McConnell Makes Up His Mind On Biden’s SCOTUS Nominee

U.S. Senate Majority Leader Mitch McConnell talks to reporters following a Senate Republican policy lunch on Capitol Hill in Washington, U.S., September 10, 2019. REUTERS/Jonathan Ernst - RC1DC41E0680

It was looking a little shaky there for a second when Mitch McConnell flirted with the idea of voting to confirm Biden’s Supreme Court nominee to a lifetime appointment. We can clearly see now that the Senate Minority Leader was just saving face for press cameras.

After a disturbing performance during her confirmation hearing, Judge Ketanji Brown Jackson has not earned the vote of Sen. Mitch McConnell; hopefully, every other Republican follows suit.

“I cannot and will not support Judge Jackson for a lifetime appointment to the Supreme Court,” McConnell said on the Senate floor.

 

His reasoning is sound but still fails to deliver the knockout punch that Joe Biden and the liberal Democrats deserve. There shouldn’t have been a question whether or not Republicans would back Jackson. Plain and simple. However, being the consummate politician that Mitch is, he allowed the public to believe he was open-minded about Jackson’s confirmation.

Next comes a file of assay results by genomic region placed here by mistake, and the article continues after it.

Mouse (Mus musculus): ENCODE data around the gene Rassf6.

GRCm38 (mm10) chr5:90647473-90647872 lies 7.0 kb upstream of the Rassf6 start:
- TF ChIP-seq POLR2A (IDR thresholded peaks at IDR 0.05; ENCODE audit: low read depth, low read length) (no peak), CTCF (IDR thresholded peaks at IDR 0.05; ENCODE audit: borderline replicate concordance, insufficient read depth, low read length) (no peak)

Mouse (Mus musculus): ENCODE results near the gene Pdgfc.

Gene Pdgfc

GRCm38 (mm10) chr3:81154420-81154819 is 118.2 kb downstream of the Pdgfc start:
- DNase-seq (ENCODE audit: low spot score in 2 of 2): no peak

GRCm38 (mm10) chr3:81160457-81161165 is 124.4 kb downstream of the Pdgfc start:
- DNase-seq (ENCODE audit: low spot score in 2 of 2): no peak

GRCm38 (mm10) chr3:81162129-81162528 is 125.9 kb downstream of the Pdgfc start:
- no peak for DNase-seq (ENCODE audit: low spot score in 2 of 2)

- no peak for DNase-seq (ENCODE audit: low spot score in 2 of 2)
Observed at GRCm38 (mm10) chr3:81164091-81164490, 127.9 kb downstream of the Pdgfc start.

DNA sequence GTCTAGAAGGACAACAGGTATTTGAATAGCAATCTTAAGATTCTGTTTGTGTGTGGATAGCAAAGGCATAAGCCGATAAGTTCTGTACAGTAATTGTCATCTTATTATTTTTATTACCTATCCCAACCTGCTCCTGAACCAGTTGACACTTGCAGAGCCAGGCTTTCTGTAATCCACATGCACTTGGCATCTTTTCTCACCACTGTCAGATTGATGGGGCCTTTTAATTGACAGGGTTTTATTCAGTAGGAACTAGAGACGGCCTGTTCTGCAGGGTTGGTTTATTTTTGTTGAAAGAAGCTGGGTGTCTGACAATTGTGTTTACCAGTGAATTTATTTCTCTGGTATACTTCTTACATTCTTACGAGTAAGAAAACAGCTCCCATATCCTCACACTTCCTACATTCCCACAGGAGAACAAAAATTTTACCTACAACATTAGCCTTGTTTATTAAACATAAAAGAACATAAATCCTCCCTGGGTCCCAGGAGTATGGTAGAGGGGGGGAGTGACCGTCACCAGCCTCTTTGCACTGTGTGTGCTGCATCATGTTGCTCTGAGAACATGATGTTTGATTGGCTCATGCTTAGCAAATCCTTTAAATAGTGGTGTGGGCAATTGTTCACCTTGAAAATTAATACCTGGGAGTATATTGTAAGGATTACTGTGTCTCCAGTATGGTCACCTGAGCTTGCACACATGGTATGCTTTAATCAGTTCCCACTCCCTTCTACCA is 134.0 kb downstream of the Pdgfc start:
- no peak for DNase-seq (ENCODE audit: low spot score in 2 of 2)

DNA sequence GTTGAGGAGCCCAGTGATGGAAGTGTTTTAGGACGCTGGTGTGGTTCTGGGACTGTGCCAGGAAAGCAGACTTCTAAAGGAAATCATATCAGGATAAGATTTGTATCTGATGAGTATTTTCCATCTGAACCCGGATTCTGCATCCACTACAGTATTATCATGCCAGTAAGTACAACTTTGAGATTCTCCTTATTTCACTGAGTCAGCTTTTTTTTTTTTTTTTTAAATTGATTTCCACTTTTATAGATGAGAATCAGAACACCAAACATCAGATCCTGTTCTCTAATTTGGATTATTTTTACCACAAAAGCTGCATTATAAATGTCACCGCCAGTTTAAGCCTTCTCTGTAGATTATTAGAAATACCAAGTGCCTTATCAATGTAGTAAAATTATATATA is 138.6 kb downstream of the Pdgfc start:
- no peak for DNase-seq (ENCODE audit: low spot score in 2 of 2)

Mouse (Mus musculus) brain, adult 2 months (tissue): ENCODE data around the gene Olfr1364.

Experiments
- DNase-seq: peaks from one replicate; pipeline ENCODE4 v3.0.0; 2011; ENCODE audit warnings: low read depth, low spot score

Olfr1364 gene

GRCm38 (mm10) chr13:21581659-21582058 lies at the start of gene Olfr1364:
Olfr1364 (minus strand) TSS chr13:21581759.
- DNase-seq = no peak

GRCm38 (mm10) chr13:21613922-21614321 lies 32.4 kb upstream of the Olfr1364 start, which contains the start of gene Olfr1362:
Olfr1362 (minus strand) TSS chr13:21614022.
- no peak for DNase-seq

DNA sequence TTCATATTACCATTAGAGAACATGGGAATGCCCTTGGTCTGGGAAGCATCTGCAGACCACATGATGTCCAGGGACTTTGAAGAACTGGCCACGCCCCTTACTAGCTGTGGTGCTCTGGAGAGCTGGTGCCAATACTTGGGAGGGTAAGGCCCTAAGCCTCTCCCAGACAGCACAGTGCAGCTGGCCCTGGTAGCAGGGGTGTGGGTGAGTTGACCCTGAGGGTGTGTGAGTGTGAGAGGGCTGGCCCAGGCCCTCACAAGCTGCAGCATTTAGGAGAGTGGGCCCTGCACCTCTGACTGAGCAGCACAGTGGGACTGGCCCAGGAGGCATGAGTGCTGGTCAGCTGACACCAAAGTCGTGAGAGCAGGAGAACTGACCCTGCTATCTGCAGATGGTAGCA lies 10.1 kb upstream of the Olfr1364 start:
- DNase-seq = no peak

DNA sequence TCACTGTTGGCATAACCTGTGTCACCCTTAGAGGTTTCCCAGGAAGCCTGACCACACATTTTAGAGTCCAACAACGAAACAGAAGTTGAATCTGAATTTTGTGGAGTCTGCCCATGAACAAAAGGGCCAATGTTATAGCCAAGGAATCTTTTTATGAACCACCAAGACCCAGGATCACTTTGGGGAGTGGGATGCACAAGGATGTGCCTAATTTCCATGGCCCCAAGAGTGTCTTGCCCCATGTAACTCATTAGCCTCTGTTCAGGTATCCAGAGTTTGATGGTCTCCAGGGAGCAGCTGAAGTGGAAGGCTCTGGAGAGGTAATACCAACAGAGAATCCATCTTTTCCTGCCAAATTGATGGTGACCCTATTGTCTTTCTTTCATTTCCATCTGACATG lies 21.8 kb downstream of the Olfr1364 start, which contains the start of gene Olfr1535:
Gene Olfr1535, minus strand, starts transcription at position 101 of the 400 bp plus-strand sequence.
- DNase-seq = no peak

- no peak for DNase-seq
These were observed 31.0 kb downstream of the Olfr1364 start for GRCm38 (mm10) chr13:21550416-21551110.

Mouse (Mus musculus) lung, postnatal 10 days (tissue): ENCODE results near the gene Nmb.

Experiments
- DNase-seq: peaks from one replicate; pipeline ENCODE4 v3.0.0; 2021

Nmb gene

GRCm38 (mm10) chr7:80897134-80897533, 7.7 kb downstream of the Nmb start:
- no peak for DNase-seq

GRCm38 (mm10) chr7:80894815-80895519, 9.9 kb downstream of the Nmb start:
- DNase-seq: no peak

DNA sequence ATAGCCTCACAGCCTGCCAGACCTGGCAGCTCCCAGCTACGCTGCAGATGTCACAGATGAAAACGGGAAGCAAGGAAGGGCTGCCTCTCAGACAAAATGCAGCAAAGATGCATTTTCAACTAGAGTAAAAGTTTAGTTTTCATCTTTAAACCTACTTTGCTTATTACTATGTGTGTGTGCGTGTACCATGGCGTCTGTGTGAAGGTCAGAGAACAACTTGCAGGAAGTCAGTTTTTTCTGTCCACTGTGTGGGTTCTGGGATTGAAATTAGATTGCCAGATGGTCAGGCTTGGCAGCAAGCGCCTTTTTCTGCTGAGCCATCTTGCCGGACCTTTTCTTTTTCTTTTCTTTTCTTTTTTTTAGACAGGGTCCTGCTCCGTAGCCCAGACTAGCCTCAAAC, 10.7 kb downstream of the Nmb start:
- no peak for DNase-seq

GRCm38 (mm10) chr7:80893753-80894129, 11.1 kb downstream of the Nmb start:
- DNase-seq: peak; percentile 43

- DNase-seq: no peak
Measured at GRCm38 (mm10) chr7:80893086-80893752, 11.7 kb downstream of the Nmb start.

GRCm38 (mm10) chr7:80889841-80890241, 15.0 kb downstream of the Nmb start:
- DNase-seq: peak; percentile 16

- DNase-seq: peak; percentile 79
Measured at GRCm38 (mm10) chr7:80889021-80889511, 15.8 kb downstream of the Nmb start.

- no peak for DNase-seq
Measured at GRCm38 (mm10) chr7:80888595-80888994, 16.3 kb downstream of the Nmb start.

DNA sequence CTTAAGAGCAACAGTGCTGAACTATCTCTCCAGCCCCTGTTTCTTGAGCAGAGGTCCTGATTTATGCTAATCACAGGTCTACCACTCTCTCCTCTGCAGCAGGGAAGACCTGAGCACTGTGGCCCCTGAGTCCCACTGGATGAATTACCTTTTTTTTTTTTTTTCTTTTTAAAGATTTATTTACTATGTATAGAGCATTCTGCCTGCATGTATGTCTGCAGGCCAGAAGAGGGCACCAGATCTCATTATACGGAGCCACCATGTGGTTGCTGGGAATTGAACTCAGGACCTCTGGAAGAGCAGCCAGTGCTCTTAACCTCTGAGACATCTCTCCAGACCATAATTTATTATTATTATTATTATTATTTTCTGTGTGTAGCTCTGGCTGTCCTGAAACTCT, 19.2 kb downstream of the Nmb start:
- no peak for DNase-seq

According to McConnel, Jackson was unprepared to answer basic questions about her judicial philosophy and pointed to her sparse record relative to other Supreme Court justices.

Not to mention she was chosen entirely based on her gender and skin color…

McConnell argued Jackson was not prepared to answer questions on her judicial record or philosophy, arguing her record was more sparse than previous nominees.

Facing tough questions about her judicial record, Jackson defended her approach to child pornographers and other pedophiles whom she regularly gave minimum sentences, bucking the advice from state prosecutors.

The bottom line is she gave heinous child predators extremely light sentencing, and for that alone she should be denied entry to our nation’s highest court.

Jackson’s nomination, McConnell argued, is part of a push from the Biden administration to make the nation “softer on crime.”

Additionally, Jackson brought an unprecedented level of left-wing activism to the bench. McConnell argued Jackson’s policy decisions and ideological bent were “seeped into her jurisprudence.” 

Just three Republicans — Sens. Susan Collins of Maine, Lisa Murkowski of Alaska, and Lindsey Graham of South Carolina — previously voted to confirm Jackson to the U.S. Court of Appeals for the D.C. Circuit.

However, after Graham’s performance on Wednesday, it’s highly unlikely he will make the same mistake again…

Author: Sebastian Hayworth 


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